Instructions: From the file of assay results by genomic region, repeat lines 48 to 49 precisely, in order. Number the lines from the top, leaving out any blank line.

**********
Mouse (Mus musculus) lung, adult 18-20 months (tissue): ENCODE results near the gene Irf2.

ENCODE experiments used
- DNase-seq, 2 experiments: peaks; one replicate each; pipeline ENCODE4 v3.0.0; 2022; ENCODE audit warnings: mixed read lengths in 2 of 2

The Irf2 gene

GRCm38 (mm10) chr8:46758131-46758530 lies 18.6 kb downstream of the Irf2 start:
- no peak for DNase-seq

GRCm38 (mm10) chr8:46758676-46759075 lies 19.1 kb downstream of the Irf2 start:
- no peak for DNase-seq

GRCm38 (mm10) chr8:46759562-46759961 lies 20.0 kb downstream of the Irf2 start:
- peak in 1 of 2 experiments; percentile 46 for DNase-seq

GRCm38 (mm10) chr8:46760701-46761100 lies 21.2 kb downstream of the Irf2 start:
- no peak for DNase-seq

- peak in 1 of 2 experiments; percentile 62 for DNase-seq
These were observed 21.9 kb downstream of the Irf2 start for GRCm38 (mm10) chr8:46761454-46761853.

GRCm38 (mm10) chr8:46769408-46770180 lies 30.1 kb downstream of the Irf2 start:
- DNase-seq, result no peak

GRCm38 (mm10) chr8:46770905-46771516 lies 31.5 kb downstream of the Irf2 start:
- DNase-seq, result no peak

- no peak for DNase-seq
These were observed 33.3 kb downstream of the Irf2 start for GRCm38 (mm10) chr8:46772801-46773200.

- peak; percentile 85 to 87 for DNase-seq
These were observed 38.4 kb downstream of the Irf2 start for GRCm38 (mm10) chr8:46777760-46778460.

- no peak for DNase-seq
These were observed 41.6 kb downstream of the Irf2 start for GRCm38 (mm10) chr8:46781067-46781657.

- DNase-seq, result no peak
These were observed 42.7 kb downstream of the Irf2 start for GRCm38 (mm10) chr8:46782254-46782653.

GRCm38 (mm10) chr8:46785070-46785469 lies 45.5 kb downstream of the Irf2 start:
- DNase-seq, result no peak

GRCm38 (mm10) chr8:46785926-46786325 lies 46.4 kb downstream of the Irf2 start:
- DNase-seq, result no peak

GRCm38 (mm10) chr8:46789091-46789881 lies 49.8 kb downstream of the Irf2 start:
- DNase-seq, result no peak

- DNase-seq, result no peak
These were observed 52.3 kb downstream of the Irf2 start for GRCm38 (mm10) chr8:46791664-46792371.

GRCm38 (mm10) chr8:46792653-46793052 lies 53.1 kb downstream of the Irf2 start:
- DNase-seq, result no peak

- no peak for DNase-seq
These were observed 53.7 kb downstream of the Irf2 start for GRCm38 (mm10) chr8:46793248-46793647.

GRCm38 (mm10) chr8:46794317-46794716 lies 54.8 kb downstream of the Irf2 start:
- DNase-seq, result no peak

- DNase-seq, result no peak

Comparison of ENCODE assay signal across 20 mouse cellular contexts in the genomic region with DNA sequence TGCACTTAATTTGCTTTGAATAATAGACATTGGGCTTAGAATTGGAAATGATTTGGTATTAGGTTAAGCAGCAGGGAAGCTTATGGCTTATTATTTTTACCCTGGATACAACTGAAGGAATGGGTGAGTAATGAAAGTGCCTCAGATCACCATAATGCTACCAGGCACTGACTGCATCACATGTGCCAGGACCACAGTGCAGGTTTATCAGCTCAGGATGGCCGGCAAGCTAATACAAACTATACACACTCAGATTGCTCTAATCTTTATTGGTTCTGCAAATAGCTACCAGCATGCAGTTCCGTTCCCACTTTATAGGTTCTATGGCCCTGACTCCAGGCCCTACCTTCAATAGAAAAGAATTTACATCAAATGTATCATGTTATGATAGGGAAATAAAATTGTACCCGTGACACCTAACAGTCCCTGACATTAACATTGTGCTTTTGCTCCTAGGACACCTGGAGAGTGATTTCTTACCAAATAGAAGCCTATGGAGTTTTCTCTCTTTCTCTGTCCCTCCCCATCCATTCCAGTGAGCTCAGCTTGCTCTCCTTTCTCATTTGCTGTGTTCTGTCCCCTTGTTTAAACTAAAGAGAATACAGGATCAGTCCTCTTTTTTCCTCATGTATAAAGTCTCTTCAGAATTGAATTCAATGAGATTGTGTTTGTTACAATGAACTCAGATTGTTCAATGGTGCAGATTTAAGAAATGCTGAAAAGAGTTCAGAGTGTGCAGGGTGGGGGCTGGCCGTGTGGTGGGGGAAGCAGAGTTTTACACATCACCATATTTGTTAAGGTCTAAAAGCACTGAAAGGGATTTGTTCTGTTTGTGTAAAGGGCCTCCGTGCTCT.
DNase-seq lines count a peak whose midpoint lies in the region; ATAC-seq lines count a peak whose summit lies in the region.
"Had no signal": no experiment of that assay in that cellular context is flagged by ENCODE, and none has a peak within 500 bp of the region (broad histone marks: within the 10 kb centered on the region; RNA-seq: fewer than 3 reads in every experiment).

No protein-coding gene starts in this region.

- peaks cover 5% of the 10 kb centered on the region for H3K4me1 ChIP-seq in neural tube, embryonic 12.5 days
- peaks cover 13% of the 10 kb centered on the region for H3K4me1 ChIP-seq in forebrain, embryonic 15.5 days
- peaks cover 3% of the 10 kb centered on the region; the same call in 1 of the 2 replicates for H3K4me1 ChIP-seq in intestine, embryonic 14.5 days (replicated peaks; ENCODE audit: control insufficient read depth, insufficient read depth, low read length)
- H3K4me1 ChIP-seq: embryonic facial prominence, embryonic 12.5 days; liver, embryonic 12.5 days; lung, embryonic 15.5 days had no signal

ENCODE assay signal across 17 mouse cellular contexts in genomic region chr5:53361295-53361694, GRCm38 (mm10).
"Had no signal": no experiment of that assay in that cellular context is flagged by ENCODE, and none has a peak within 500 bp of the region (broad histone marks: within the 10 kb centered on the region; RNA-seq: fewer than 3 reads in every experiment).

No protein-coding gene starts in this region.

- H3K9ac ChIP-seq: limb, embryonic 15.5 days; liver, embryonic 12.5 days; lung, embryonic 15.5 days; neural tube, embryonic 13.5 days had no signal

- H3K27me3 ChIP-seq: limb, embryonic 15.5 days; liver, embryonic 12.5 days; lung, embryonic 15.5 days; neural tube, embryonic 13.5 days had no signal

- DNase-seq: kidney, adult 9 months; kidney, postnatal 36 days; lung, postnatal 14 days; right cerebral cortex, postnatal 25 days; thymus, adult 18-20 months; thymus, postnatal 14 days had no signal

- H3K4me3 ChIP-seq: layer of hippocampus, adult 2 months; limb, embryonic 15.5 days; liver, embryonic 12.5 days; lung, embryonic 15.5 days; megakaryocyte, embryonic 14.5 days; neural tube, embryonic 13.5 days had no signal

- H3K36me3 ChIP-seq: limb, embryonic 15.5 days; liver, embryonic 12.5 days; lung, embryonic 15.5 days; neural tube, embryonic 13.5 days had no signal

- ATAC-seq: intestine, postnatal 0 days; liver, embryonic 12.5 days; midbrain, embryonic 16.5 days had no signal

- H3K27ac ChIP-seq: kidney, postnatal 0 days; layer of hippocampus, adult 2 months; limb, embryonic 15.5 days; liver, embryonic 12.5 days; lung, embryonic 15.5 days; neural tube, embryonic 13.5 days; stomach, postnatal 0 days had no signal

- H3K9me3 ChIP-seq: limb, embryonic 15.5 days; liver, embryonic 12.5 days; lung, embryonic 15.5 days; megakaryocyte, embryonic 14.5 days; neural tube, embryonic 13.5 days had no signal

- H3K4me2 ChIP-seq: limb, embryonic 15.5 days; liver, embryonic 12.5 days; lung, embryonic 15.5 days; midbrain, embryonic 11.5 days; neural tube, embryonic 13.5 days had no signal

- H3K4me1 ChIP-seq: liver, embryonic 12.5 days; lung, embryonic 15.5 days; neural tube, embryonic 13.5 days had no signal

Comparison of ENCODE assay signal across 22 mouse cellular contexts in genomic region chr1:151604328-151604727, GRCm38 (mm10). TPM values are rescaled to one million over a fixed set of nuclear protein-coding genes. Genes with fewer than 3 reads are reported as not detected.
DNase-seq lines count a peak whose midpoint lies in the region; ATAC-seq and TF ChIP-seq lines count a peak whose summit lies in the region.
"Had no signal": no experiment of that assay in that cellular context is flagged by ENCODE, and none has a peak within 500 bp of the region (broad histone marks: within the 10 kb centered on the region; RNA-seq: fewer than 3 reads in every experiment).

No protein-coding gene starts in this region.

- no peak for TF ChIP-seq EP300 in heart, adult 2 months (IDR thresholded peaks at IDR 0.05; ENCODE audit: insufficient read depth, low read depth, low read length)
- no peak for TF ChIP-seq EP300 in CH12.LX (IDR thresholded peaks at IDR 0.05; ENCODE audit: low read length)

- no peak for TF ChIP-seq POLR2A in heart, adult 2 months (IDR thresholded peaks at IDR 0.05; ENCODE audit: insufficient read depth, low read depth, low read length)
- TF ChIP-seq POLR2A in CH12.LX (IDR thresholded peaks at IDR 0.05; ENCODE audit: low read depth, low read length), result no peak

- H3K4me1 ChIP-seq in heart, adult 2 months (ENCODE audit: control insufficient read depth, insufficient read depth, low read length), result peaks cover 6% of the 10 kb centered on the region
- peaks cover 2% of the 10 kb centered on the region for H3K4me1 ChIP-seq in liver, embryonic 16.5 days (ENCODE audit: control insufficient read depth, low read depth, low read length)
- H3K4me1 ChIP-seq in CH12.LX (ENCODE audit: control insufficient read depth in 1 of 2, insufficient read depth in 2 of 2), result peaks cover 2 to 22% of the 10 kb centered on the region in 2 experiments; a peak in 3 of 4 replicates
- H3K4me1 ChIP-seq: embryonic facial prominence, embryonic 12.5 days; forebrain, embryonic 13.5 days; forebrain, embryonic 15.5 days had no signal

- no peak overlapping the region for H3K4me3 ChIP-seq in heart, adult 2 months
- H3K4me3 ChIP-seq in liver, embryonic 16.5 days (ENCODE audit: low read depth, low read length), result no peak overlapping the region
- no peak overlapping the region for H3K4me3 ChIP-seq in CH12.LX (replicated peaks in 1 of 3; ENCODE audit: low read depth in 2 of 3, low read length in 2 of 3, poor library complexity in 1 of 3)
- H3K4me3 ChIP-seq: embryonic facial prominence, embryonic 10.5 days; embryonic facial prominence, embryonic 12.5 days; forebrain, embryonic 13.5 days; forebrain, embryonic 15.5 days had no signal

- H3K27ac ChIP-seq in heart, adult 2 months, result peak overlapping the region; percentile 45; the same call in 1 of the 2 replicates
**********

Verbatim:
- peaks cover 3% of the 10 kb centered on the region; the same call in 1 of the 2 replicates for H3K4me1 ChIP-seq in intestine, embryonic 14.5 days (replicated peaks; ENCODE audit: control insufficient read depth, insufficient read depth, low read length)
- H3K4me1 ChIP-seq: embryonic facial prominence, embryonic 12.5 days; liver, embryonic 12.5 days; lung, embryonic 15.5 days had no signal